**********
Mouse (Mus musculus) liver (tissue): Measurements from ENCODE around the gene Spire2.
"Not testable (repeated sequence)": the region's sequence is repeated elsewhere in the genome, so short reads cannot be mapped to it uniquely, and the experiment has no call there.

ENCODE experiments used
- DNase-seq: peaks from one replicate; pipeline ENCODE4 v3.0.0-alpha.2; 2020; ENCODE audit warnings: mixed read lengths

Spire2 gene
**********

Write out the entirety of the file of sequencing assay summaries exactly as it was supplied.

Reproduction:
Mouse (Mus musculus) liver (tissue): Measurements from ENCODE around the gene Spire2.
"Not testable (repeated sequence)": the region's sequence is repeated elsewhere in the genome, so short reads cannot be mapped to it uniquely, and the experiment has no call there.

ENCODE experiments used
- DNase-seq: peaks from one replicate; pipeline ENCODE4 v3.0.0-alpha.2; 2020; ENCODE audit warnings: mixed read lengths

Spire2 gene